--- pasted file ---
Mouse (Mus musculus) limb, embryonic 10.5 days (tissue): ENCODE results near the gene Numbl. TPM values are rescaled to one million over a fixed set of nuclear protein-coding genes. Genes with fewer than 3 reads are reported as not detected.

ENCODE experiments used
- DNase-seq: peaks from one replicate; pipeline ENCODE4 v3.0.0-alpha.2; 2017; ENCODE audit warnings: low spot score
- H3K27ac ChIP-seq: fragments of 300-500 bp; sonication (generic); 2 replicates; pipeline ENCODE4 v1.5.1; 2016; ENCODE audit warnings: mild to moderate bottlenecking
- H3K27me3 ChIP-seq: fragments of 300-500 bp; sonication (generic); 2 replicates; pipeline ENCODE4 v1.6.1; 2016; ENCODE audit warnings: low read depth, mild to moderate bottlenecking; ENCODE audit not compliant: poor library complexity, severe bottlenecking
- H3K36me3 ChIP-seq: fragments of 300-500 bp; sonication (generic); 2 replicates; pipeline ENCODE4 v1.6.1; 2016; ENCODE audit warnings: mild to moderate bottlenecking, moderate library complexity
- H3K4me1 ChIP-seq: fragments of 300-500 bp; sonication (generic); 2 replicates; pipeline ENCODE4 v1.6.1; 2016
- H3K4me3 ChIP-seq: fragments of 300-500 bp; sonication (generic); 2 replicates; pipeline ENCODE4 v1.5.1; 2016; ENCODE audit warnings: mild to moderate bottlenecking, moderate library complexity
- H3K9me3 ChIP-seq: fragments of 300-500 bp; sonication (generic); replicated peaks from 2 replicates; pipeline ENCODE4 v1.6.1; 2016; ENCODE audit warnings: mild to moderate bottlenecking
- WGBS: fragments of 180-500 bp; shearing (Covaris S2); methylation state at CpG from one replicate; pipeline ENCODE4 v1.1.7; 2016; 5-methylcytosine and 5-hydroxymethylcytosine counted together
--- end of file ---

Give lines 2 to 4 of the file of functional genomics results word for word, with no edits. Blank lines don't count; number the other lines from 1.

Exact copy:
ENCODE experiments used
- DNase-seq: peaks from one replicate; pipeline ENCODE4 v3.0.0-alpha.2; 2017; ENCODE audit warnings: low spot score
- H3K27ac ChIP-seq: fragments of 300-500 bp; sonication (generic); 2 replicates; pipeline ENCODE4 v1.5.1; 2016; ENCODE audit warnings: mild to moderate bottlenecking